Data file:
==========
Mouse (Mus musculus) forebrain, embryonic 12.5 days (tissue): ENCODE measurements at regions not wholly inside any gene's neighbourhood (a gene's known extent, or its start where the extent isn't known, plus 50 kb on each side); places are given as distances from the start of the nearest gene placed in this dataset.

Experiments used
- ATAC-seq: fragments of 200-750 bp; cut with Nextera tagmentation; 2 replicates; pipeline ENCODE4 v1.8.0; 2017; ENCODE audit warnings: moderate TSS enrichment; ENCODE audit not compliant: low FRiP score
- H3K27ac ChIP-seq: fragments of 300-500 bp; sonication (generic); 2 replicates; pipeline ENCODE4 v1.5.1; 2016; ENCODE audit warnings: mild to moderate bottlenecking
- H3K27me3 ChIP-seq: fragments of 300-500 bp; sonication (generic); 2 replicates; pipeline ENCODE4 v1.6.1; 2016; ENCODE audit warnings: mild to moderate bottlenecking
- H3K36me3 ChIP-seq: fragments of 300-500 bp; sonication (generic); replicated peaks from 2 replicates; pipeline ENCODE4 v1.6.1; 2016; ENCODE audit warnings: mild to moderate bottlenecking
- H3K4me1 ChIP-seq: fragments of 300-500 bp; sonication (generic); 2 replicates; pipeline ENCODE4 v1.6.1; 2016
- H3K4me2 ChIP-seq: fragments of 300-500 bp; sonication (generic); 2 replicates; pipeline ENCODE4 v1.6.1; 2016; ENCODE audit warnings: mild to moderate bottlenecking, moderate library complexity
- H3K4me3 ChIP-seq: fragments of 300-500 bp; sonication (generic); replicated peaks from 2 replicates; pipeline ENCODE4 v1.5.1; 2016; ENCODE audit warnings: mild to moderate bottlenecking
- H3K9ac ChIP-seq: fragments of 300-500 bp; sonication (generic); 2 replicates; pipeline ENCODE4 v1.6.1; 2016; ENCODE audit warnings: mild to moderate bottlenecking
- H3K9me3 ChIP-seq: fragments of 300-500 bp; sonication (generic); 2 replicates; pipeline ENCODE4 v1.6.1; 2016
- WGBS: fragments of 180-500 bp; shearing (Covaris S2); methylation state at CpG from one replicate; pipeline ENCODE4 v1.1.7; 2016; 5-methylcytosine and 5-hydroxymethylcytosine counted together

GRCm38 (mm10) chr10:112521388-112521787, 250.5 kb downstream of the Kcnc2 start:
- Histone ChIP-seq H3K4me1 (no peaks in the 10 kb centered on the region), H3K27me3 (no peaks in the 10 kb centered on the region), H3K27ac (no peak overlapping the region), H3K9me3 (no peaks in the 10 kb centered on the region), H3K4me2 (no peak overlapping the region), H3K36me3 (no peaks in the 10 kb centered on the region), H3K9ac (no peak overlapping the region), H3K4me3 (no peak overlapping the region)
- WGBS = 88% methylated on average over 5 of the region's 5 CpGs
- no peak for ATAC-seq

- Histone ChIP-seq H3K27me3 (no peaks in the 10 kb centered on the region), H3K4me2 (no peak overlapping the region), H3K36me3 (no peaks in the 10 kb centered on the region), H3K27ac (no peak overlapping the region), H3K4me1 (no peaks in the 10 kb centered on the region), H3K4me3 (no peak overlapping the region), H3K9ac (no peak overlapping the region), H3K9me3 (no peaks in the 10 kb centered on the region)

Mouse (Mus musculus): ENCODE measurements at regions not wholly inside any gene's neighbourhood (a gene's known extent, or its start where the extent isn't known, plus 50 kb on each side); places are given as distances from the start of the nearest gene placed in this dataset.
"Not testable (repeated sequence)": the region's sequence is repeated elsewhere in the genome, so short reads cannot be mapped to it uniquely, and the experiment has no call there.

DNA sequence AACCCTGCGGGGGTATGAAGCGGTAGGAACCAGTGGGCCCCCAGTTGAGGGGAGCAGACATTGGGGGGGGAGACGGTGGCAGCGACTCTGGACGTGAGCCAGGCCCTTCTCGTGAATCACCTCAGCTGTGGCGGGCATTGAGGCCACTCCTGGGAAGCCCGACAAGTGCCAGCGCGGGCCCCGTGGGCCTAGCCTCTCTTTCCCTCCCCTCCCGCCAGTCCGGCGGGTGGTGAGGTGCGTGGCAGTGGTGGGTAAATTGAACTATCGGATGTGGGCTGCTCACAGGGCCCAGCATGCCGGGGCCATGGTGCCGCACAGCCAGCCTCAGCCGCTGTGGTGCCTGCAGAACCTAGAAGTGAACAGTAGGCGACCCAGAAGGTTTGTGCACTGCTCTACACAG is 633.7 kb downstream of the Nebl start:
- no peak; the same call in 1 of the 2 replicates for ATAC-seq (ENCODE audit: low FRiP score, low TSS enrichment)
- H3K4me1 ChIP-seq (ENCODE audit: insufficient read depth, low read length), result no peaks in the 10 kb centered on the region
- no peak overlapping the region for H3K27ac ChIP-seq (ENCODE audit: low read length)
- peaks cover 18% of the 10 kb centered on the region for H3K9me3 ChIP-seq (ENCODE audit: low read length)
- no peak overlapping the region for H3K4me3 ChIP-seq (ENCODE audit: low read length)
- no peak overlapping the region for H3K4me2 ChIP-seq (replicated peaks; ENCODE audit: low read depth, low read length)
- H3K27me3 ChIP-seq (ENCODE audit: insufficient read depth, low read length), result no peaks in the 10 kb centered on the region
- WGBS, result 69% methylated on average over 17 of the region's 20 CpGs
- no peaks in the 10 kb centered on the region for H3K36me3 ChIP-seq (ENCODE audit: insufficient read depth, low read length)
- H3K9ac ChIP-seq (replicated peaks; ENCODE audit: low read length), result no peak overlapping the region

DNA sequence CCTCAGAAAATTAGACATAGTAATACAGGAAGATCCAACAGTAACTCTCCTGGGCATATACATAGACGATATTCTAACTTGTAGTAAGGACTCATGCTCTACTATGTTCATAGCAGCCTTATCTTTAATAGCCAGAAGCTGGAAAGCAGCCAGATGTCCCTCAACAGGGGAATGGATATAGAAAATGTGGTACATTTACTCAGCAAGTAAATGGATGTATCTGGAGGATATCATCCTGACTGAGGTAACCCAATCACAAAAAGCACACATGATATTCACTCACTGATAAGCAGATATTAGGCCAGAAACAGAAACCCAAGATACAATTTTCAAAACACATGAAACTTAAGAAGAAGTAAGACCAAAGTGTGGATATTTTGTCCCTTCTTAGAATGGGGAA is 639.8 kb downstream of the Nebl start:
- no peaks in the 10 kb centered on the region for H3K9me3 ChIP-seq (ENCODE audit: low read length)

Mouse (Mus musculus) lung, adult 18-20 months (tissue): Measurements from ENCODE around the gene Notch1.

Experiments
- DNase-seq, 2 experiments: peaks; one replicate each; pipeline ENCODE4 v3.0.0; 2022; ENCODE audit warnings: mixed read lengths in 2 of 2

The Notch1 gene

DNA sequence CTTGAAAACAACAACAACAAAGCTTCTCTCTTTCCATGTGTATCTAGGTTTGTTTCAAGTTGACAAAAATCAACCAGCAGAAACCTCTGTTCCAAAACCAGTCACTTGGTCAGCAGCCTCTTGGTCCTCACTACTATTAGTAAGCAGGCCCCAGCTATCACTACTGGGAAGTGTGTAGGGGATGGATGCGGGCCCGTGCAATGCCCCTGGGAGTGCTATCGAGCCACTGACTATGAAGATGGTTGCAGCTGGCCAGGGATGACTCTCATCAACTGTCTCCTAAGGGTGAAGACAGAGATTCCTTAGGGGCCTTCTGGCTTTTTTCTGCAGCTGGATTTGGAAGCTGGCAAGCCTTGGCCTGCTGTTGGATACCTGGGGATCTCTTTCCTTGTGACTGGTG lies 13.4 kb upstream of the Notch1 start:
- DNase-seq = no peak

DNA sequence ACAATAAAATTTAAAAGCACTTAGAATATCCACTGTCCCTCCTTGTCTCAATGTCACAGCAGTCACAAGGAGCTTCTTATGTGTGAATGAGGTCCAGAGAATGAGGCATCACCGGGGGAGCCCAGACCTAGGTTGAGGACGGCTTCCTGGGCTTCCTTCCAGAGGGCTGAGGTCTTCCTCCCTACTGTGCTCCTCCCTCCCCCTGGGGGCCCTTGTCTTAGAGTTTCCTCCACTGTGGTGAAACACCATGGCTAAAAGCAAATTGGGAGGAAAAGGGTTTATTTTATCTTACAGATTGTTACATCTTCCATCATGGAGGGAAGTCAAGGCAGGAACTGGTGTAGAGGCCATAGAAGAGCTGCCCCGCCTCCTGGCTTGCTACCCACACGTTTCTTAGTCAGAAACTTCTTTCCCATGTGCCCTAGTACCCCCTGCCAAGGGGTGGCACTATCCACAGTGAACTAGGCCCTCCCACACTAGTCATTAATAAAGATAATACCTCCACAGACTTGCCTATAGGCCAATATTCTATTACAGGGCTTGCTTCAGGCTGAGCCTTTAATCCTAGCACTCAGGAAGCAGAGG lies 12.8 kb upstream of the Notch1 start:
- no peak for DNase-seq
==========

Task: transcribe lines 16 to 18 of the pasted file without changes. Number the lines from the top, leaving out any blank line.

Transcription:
- no peak for ATAC-seq

- Histone ChIP-seq H3K27me3 (no peaks in the 10 kb centered on the region), H3K4me2 (no peak overlapping the region), H3K36me3 (no peaks in the 10 kb centered on the region), H3K27ac (no peak overlapping the region), H3K4me1 (no peaks in the 10 kb centered on the region), H3K4me3 (no peak overlapping the region), H3K9ac (no peak overlapping the region), H3K9me3 (no peaks in the 10 kb centered on the region)

Mouse (Mus musculus): ENCODE measurements at regions not wholly inside any gene's neighbourhood (a gene's known extent, or its start where the extent isn't known, plus 50 kb on each side); places are given as distances from the start of the nearest gene placed in this dataset.